Decomposition makes things worse: A discrimination learning approach to the time course of understanding compounds in reading by (Eberhard Karls University, Tübingen, Allemagne)
The current literature on morphological processing is dominated by the view that reading a complex word is a two-staged process, with an early blind morphemic decomposition process followed by a late process of semantic recombination (Taft, 2004; Rastle and Davis, 2008a). Various behavioral and magneto- and electroencephalography studies suggest semantic recombination would take place approximately 300-500 ms post onset of the visual stimulus (Lavric et al., 2007). However, eye-tracking studies show that both simple and complex words are read at a rate of 4 to 5 words/second (Rayner, 1998). We report an eye-tracking experiment tracing the reading of English compounds in simple sentences. For about 33% of the trials, a single fixation sufficed for understanding the meaning of the compound. For such trials, the meaning of the compound was available already some 140 ms after the eye first landed on the modifier. All first fixations also revealed an effect of the semantic relatedness of the modifier and head constituents, gauged with a latent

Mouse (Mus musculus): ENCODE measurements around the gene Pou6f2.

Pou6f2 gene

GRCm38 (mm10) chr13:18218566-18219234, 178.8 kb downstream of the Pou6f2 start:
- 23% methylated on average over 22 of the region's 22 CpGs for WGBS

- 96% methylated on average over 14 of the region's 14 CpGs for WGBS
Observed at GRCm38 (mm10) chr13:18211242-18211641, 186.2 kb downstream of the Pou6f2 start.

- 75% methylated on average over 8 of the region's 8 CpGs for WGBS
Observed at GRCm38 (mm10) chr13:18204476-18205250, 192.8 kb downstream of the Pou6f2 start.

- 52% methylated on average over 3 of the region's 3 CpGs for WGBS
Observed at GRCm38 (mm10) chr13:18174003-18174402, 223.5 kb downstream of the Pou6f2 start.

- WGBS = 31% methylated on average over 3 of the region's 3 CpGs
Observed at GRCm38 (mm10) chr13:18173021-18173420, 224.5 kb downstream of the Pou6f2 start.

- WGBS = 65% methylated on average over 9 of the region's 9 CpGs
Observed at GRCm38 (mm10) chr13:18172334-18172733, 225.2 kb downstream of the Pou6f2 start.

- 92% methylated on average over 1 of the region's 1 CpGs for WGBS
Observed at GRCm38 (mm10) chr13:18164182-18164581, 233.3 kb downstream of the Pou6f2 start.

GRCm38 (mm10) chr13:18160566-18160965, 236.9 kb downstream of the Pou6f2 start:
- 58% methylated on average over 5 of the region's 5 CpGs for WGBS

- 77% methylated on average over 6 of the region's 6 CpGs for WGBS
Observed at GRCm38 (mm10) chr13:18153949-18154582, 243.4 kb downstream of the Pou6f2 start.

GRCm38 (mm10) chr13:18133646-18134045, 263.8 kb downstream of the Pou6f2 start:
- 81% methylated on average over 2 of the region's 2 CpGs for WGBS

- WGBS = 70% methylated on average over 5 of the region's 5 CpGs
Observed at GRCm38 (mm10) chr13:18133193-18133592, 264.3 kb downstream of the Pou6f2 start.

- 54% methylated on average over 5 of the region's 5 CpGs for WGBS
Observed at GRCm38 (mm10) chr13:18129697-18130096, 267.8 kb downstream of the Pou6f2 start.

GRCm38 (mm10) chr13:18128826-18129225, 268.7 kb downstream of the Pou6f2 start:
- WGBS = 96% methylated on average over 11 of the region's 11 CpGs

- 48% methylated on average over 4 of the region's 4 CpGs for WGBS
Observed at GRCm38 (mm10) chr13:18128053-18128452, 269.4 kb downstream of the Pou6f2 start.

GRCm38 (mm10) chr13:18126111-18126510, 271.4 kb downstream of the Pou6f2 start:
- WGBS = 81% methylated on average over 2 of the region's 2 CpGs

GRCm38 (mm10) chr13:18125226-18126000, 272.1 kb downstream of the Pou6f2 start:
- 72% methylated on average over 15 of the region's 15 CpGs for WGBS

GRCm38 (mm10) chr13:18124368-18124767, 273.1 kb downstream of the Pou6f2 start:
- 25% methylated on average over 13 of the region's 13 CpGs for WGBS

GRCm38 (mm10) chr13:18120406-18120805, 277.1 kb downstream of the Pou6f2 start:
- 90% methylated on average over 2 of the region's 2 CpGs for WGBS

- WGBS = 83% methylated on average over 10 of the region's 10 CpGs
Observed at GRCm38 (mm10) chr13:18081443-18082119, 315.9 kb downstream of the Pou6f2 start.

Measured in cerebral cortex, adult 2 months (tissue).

semantic analysis (LSA) similarity measure. These results indicate a much earlier involvement of semantics than predicted by the first-form-then-meaning scenario. Second and subsequent fixation durations revealed that at later processing stages very different semantic processes were involved, gauged by modifier-compound and head-compound LSA similarity measures. Computational modeling of the first fixation with naive discrimination learning (Baayen et al., 2011) indicated that the early (and only the early) semantic effect arises due to the model's connection weights' sensitivity to the collocational co-occurence statistics of orthographic and semantic information carried by word trigrams. We understand the LSA effects arising at later fixations as
reflecting semantic processes seeking to resolve the uncertainty about the targeted meaning that arises as an unintended and time-costly side effect of later fixations causing the head's meaning to be co-activated along with the compound's meaning. Instead of viewing blind morphological decomposition as the gateway through which meaning can be reached, we think that when the meaning of the head becomes available, due to the (non-morphological) nature of visual information uptake when the initial landing position of the eye is non-optimal, understanding comes with greater cognitive costs: Decomposition makes things worse. We speculate that the late semantic effects in the electrophysiological literature, especially those around the N400 time window, reflect late semantic cleaning operations.